X PRIZE, LEGO Announce Winners of MoonBots Competition

X PRIZE PRESS RELEASE
Sept. 1, 2010

Today, the X PRIZE Foundation, an educational non-profit organization that drives innovation through incentive prizes , and LEGO Group, one of the world’s leading manufacturers of play materials for children, announced the winners of MoonBots, a global educational contest.

The competition partnered with major technology leaders including Google, Inc., National Instruments and Wired Magazine’s GeekDad blog and challenged students, ranging from ages 9 – 18, to create simulated lunar rovers, using LEGO bricks and MINDSTORM components, similar to those competing for the $30 million Google Lunar X PRIZE, an international competition for privately funded teams to build a rover to land on and explore the surface of the Moon. More than 200 teams from 16 nations representing every continent but Antarctica registered for MoonBots.

Team Landroids of New Jersey, a group of five 8th-grade neighborhood friends who participate in various science competitions and robotics challenges, was named the grand winner of MoonBots. As part of their reward, the team will travel to LEGO’s world headquarters in BIllund, Denmark to tour the LEGO factory and meet with company executives.

Second place was awarded to team Shadowed Craters of California and third place was claimed by Team Moonwalk, jointly of New Jersey and Connecticut. All three finalist teams also received registrations and start up kits to compete in the FIRST robotics competitions.

Winners were selected by a team of expert judges including X PRIZE Foundation Trustees Anousheh Ansari, entrepreneur and private astronaut and Dean Kamen, inventor, entrepreneur and founder of the FIRST robotics competitions. Other judges included Master LEGO robot builder Steve Hassenplug and Jeff Kodosky, co-Founder of the engineering firm National Instruments.

“We were overwhelmed by the achievements of the MoonBots finalists,” noted Steven Canvin, Community Manager for LEGO MINDSTORMS. “Watching these teams of students—plus their adult coaches and mentors—make their LEGO MINDSTORMS robots autonomously navigate a simulated lunar landscape built from LEGO elements, we have seen firsthand how teams of children engage complex problems and actually find viable solutions.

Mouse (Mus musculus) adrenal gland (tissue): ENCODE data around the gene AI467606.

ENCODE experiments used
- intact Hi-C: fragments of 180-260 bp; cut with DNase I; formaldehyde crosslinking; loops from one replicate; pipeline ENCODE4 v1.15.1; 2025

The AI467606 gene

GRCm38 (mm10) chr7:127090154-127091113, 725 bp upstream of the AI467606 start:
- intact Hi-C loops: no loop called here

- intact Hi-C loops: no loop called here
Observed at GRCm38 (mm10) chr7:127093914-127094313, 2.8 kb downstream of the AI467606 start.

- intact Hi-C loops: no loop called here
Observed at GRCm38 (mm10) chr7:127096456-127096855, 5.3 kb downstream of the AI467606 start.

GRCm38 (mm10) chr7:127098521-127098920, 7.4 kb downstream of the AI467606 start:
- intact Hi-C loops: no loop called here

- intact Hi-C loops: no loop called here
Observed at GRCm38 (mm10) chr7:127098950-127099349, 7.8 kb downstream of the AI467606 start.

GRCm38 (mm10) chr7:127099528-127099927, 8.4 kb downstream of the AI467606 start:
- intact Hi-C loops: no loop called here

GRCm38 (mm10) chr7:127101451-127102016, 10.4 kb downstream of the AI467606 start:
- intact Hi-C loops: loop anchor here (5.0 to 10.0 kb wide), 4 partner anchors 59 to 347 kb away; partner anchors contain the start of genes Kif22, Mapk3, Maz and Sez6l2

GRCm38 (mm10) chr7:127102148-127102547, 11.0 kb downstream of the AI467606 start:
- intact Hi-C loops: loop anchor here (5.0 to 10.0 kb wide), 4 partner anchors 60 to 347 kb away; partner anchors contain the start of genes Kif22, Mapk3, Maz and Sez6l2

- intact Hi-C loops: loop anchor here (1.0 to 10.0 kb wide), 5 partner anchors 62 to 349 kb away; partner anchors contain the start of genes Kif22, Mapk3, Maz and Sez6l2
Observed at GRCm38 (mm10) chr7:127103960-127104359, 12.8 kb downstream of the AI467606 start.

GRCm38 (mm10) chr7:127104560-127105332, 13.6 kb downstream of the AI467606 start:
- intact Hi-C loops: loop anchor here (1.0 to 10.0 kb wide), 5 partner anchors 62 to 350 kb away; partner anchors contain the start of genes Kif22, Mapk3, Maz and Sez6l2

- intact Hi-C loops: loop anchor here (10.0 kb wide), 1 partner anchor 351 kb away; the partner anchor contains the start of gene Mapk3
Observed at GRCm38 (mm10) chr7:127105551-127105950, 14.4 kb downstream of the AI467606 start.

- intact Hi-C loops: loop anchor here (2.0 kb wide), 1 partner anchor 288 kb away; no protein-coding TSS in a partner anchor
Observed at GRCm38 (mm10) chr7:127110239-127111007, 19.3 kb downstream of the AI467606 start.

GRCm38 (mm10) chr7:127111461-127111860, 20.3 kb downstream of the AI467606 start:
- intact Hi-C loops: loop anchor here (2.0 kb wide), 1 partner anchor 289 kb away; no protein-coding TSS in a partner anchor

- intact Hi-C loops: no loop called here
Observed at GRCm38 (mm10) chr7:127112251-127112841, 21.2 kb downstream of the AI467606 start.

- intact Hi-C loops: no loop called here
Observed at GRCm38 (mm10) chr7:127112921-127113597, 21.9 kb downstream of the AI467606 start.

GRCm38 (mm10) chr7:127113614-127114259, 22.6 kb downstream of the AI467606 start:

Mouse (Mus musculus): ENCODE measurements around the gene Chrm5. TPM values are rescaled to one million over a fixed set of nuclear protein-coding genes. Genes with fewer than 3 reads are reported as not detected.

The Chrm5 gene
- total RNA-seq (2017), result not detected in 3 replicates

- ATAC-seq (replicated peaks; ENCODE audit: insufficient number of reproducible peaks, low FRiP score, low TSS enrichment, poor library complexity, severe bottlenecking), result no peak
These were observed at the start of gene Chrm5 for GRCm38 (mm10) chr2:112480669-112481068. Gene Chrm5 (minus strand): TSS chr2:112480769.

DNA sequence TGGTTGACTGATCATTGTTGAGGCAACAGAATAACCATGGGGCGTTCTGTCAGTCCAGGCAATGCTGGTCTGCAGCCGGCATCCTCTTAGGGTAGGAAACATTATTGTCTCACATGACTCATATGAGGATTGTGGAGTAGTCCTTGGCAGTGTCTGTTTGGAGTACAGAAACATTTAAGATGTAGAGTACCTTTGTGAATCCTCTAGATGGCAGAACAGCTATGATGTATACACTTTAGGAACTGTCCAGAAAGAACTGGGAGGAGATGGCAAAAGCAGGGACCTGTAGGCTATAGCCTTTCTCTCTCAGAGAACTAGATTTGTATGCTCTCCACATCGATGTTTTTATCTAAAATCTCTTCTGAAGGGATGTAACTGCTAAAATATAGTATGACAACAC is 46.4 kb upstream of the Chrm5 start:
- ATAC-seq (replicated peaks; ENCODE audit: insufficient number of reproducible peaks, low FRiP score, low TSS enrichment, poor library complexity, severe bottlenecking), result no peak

“Putting a robot on the surface of the Moon is a tremendous feat, and it was wonderful to give these students a taste of what that would entail. Hopefully, this gives them the confidence and passion move onwards to very successful careers in science, technology, engineering, and mathematics.”

The first phase of the competition required students to conduct in-depth research about lunar exploration as well as use Computer Assisted Design (CAD) software mock up a lunar robot. From there, the top 20 teams advanced to the second stage where finalists  spent the summer preparing for a live “Mission Webcast,” in which each team’s robot performed a variety of tasks meant to simulate the requirements of the Google Lunar X PRIZE. Each team also completed a video essay about Lunar Exploration as well as a video documentary about their process in the journey of learning about the Google Lunar X PRIZE and STEM related lessons.

“The work these students did this summer was truly spectacular” said William Pomerantz, Senior Director of Space Prizes for the X PRIZE Foundation.  “The mission very closely paralleled the work our Google Lunar X PRIZE teams were doing, so we greatly enjoyed watching those technical challenges worked out on a different scale. The new era of lunar exploration is being built on the contribution of people of all ages and nationalities, and it is clear that the MoonBots participants have what it takes to make important contributions.”

For more information about MoonBots and to read about the three winners and all of the other competitors, please visit: www.moonbots.org.